A lot of people are complaining that power users such as myself and Robert Scoble and others are causing too much noise in their stream. Scoble’s wife even quit the service because of it (and I can’t even convince my wife to use it even though I created an account for her). It’s nothing new, though – this is a problem Friendfeed had when they first released their real-time stream (Just Google “friendfeed noise” to see what I mean). However, there are ways of managing it. I’d like to share some of the ways I deal with the noise.

To start, let’s cover what generally causes the noise:

  1. It’s not necessarily about how many people you follow. Scoble follows thousands. I follow several hundred more personal contacts. However, as long as you don’t use the main stream as much, the number you follow really doesn’t matter. What matters is who you interact with.
  2. It is about how many conversations and what types of conversations you interact with. For instance, if you comment on one of my posts, you’ll get notifications for every comment on that conversation. On my posts, and people like Robert Scoble or Chris Pirillo or others, that will be a lot of notifications!
So, how do you fix this problem? At the moment Google+ doesn’t have a whole lot of noise filtering options for people. In some ways that’s why it’s growing so fast. It’s in your face, and forces you to interact. At the same time that’s pretty overwhelming for many people. Friendfeed overcame much of this by creating a pause button, and causing the stream to pause when you moused over it. They also collapsed many of the longer comment streams (Facebook does this too) so that only the first or last comment appeared. I imagine Google+ will do this in the near future. I don’t doubt they’ll find a solution. However, until that happens here is how I deal with it:
  1. Turn on your email notifications and ignore the big red circle. The first thing I did when I joined Google+ was turn off the email notifications because they were becoming too overwhelming (you can do this with the little gear icon in the upper-right of Google Plus). It turned out I found myself becoming too obsessed with how many things were happening in my stream, and it kept reminding me on every Google product I participated in. So I turned them back on, but with one caveat:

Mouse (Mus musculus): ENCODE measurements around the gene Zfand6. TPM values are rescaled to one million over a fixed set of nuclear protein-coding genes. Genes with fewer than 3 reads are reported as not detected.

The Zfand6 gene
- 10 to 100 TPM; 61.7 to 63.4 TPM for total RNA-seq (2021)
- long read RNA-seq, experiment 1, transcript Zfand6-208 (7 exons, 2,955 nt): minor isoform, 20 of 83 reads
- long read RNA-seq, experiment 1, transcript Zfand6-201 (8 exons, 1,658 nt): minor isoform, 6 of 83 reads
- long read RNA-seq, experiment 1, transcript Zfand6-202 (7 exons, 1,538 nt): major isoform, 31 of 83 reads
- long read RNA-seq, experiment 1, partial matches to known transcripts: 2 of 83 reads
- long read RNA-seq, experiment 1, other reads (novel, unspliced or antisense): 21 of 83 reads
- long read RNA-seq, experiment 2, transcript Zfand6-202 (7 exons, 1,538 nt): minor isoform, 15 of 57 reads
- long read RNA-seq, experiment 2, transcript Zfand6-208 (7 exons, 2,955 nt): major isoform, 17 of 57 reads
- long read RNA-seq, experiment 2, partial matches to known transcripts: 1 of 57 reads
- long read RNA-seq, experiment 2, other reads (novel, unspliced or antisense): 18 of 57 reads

2. Uncheck “Email” for “Comments on a post after I comment on it”. I leave every other email option checked. If you leave this checked, when you comment on one of my posts or one of Robert Scoble’s posts you’ll very quickly be overwhelmed by email. Not even I can handle that! The other options can be managed though, and won’t be nearly as frequent. If someone in one of those threads wants your attention, they’ll mention you with a “+your name” and you’ll still get an email (this is because “mentions me in a post” is still checked in your settings).
  3. Use Gmail. Gmail provides some great management tools for managing noise. First of all, you have priority inbox which you can train to not mark Google Plus posts as priority. You can create filters to send them to another label and skip the inbox if you like, and you can just skip over your notifications as you have time. And the best part about Gmail? Grouped conversations! Me personally – I like the notifications so I keep them in my inbox. Here’s what I do further though to manage that type of flow:
  4. Mute. Mute. Mute! When you’re in Gmail, just press “m” on your keyboard when you have a Google+ thread open, you’ll never see that thread again appear in your inbox. If you want it to appear again, just search for it and press “m” again and it will turn on the new messages to your inbox again. You don’t lose any messages this way. They just skip your inbox so you don’t have to pay attention to them any more. Also, in your Google Plus stream, if there’s a long stream that’s bugging you, you can just click the small triangle in the upper-right of the thread and select “Mute this post”. The post will no longer appear in your stream – no one ever knows you muted it.
This method has worked really well for me so far. It’s the same method I use on Friendfeed to manage my stream mostly. Please let me know how it works for you, or if you have any better ways of managing the noise in your stream better. You can do so in the comments below:
As always, you can follow me on Google+ at https://plus.google.com/107833107845497630206.

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